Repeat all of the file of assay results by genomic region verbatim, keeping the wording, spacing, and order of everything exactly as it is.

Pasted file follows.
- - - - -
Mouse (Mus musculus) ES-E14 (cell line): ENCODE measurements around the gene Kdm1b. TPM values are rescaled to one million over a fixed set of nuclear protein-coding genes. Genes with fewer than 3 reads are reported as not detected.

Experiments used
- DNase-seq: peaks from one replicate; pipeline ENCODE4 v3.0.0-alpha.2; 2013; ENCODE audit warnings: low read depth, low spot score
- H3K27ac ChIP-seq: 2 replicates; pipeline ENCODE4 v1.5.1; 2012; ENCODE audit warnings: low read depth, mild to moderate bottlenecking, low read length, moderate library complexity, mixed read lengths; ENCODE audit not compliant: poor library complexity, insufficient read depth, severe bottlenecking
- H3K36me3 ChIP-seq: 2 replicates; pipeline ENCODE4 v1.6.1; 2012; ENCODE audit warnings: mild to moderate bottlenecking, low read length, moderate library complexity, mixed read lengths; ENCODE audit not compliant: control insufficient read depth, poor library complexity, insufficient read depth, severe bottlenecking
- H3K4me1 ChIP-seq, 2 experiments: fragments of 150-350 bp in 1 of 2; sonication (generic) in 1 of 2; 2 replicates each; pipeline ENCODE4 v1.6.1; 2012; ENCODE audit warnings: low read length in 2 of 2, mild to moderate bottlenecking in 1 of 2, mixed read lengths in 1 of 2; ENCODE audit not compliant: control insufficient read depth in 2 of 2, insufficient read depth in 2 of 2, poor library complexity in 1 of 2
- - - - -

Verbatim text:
Mouse (Mus musculus) ES-E14 (cell line): ENCODE measurements around the gene Kdm1b. TPM values are rescaled to one million over a fixed set of nuclear protein-coding genes. Genes with fewer than 3 reads are reported as not detected.

Experiments used
- DNase-seq: peaks from one replicate; pipeline ENCODE4 v3.0.0-alpha.2; 2013; ENCODE audit warnings: low read depth, low spot score
- H3K27ac ChIP-seq: 2 replicates; pipeline ENCODE4 v1.5.1; 2012; ENCODE audit warnings: low read depth, mild to moderate bottlenecking, low read length, moderate library complexity, mixed read lengths; ENCODE audit not compliant: poor library complexity, insufficient read depth, severe bottlenecking
- H3K36me3 ChIP-seq: 2 replicates; pipeline ENCODE4 v1.6.1; 2012; ENCODE audit warnings: mild to moderate bottlenecking, low read length, moderate library complexity, mixed read lengths; ENCODE audit not compliant: control insufficient read depth, poor library complexity, insufficient read depth, severe bottlenecking
- H3K4me1 ChIP-seq, 2 experiments: fragments of 150-350 bp in 1 of 2; sonication (generic) in 1 of 2; 2 replicates each; pipeline ENCODE4 v1.6.1; 2012; ENCODE audit warnings: low read length in 2 of 2, mild to moderate bottlenecking in 1 of 2, mixed read lengths in 1 of 2; ENCODE audit not compliant: control insufficient read depth in 2 of 2, insufficient read depth in 2 of 2, poor library complexity in 1 of 2